What to do with your pay raise (or any other financial windfall)

Asking for a raise has paid off for many U.S. workers in recent years, especially younger ones. Eighty percent of millennials who made the request ended up with a fatter paycheck, according to the 2018 Better Money Habits Millennial Report. A financial windfall—whether from a raise, gift, inheritance or side hustle—is always a good thing, but you want to make sure you manage the cash wisely. Here are some smart ways to handle a boost to your bank account.

Say hello to a new budget

If you got a pay raise, well done! But before you decide how to spend it, examine your paycheck to see how much you actually take home each month, since taxes might be more than you expect. Then reassess your budget (or learn why it’s important to create one, if you haven’t already). Once you have a solid plan for paying all your bills on time, explore ways to improve your financial situation with your new funds. If you’re a Bank of America client, you can use the Spending and Budgeting tool to stay on top of your money.

Kiss high-interest debt goodbye

More than one in six millennials stress about their credit card debt, according to the Better Money Habits report. Whenever you get a little extra money, it’s smart to make paying off high-interest debt a top priority. Getting rid of debt has a trickle-down effect on your finances. By eliminating high-interest charges and large minimum payments, you can free up more money for other financial goals. Less debt can also help improve your credit score, which means you may qualify for lower interest rates on mortgages and auto loans.

Prepare for emergencies

If you haven’t started yet, now is the perfect time to begin building an emergency fund. Ideally you should try to save at least six months of your basic living expenses, and you can use that money for things like car repairs, doctor visits or to pay your bills if you ever lose your job. That way, you can avoid borrowing money, adding to credit balances or tapping into savings meant for other financial goals. Learn more about using a Bank of America savings account for your emergency fund.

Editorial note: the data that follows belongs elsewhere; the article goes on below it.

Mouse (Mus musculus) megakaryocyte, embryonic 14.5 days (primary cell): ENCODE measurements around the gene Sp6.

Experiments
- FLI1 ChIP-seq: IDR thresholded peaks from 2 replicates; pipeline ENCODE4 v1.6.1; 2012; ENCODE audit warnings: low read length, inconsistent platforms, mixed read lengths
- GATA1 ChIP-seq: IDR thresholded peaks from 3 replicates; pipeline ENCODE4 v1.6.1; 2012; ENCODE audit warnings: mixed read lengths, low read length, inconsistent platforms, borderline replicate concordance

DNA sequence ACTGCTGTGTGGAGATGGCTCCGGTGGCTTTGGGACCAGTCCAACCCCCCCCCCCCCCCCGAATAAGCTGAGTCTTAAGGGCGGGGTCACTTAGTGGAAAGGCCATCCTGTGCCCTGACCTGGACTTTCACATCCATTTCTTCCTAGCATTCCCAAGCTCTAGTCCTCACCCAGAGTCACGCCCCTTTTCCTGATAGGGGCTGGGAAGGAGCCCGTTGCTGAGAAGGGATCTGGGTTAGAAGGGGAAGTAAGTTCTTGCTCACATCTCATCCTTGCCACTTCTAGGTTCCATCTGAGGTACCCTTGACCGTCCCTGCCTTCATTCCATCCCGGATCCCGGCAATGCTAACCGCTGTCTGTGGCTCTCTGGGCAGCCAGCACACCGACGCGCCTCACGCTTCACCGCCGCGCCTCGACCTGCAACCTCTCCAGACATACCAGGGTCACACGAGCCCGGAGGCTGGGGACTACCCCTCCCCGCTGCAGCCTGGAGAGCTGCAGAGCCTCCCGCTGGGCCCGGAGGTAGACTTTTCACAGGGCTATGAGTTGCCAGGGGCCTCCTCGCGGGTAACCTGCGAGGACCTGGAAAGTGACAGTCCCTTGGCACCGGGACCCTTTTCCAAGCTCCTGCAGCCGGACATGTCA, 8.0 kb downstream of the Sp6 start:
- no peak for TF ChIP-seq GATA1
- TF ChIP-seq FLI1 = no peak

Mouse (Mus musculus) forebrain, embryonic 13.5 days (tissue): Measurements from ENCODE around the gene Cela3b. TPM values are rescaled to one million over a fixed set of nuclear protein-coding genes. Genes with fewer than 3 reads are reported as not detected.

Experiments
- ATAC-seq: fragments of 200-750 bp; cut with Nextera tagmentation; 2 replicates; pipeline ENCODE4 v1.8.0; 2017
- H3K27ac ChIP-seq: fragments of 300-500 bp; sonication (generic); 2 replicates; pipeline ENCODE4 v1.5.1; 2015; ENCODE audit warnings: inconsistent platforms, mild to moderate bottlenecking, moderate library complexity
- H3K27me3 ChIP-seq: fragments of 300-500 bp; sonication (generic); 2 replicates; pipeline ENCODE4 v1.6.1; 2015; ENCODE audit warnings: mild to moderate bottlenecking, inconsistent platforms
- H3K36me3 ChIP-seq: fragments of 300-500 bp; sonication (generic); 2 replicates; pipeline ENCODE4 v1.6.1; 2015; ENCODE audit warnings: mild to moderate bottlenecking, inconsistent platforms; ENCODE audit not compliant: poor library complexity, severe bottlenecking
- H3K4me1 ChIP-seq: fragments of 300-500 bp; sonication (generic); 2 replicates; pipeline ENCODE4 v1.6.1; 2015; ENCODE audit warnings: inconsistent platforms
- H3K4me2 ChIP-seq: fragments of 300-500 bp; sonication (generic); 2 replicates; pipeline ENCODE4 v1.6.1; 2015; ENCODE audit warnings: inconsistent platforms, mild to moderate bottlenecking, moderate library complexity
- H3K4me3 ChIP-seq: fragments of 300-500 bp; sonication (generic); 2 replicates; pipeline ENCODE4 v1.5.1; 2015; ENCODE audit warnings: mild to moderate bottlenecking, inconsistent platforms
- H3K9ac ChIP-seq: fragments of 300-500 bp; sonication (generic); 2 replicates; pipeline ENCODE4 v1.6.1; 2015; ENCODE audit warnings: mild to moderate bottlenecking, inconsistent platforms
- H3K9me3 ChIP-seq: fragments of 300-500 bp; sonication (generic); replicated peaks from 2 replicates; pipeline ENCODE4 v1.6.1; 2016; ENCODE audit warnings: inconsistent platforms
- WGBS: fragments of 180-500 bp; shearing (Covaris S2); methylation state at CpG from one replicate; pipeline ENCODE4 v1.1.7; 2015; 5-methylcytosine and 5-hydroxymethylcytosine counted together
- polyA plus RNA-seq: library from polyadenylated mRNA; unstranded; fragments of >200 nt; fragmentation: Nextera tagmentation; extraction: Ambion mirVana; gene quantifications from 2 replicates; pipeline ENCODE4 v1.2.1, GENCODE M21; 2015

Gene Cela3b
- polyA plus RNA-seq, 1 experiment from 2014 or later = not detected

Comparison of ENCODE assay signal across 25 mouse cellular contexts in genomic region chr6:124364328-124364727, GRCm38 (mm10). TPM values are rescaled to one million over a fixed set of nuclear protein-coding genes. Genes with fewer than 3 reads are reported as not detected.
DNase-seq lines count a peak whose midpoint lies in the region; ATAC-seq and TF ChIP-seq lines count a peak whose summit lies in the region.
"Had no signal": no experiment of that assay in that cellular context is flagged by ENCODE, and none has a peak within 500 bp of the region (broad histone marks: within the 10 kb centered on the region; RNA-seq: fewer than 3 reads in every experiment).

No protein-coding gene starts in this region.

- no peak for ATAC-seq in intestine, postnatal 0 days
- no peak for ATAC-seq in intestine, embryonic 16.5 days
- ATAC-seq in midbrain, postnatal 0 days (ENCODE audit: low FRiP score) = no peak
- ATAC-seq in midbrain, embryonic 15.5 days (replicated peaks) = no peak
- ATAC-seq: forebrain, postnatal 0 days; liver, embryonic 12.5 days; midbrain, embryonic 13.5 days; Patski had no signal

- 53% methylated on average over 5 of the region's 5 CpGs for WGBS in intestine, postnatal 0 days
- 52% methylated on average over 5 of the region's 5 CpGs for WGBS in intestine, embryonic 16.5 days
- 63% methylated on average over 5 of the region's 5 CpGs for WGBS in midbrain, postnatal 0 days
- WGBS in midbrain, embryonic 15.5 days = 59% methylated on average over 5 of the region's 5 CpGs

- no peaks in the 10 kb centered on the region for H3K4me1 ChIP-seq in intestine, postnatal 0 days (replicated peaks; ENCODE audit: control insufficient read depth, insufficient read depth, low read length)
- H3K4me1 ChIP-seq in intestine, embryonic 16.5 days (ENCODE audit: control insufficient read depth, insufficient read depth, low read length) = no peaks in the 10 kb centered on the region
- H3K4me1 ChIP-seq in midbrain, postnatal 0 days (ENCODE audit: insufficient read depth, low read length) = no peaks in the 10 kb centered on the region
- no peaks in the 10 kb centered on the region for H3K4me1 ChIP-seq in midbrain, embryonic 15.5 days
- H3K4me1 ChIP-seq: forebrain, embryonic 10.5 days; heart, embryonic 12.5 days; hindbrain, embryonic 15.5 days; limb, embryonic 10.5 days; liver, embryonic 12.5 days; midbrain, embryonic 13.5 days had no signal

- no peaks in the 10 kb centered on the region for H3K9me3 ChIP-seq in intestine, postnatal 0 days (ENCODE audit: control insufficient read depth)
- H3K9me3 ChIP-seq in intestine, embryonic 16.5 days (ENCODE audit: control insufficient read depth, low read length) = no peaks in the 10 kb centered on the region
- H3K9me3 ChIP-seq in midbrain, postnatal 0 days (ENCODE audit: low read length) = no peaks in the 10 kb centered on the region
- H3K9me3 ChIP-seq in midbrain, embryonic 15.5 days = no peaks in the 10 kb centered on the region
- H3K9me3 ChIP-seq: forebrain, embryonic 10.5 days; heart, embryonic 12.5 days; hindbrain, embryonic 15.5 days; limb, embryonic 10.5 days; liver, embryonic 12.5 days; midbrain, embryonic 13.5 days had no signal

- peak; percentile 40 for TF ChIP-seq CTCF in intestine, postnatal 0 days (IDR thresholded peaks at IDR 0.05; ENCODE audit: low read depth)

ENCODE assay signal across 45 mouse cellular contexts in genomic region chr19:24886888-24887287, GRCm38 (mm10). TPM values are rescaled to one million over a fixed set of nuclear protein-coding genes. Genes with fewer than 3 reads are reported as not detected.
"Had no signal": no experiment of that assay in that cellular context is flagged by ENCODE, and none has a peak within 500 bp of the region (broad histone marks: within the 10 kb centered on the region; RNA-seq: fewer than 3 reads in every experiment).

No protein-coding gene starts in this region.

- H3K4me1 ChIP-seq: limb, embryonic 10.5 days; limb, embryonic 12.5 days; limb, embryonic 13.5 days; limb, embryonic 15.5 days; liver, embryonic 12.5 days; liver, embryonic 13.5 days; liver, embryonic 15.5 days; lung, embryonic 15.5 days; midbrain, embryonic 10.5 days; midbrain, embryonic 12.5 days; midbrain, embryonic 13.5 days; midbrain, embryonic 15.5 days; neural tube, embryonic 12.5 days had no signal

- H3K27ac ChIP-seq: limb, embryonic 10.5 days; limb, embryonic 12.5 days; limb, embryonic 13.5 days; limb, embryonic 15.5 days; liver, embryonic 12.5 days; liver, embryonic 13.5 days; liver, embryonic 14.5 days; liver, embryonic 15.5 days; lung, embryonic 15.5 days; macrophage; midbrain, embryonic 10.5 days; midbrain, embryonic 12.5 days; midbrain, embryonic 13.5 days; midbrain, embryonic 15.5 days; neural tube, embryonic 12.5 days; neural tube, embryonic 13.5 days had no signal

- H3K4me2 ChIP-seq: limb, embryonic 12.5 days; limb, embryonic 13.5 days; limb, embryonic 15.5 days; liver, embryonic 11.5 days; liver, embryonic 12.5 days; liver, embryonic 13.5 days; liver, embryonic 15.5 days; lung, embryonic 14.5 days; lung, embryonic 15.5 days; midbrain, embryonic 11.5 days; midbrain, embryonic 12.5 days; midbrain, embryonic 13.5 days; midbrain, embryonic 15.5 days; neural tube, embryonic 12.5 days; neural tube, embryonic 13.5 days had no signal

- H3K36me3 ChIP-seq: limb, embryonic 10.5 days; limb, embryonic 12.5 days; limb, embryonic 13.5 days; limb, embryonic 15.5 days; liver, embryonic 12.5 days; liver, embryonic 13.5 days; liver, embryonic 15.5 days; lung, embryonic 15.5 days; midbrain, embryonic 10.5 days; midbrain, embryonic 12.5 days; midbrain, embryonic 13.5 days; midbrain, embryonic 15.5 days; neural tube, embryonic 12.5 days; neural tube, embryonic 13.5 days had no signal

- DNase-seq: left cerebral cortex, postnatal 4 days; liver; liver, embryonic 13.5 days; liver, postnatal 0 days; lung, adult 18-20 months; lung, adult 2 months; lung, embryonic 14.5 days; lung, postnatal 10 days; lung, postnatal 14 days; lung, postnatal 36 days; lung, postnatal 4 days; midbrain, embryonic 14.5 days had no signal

Tip: If you received a pay raise, you could adjust your direct deposit so a portion of your paycheck goes directly into savings or set up automatic transfers into your savings account.

Fund your future

Adding to a retirement account is one of the best ways to put new income to use, especially if your employer matches your contributions. Consider increasing your contributions by the same percentage as your raise. Use the Merrill Edge® Personal Retirement Calculator to see how much difference that increase could make. You could also start investing some of the money for other medium- to long-term goals such as a down payment on a house.

Live a little

Once you feel like you have a good plan in place for the priorities listed above, you might consider other ways your additional funds can help improve your life. Think about how you might align your spending to your values and your goals. For example, you might spend a little more on take-out meals or a cleaning service to free up time you can spend with family and friends. Or you might put some money toward a goal that’s important to you such as joining a gym to improve your health, taking a class to advance your career or saving up for your dream vacation.

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The material provided on this website is for informational use only and is not intended for financial or investment advice. Bank of America and/or its affiliates, and Khan Academy, assume no liability for any loss or damage resulting from one’s reliance on the material provided. Please also note that such material is not updated regularly and that some of the information may not therefore be current. Consult with your own financial professional when making decisions regarding your financial or investment options.

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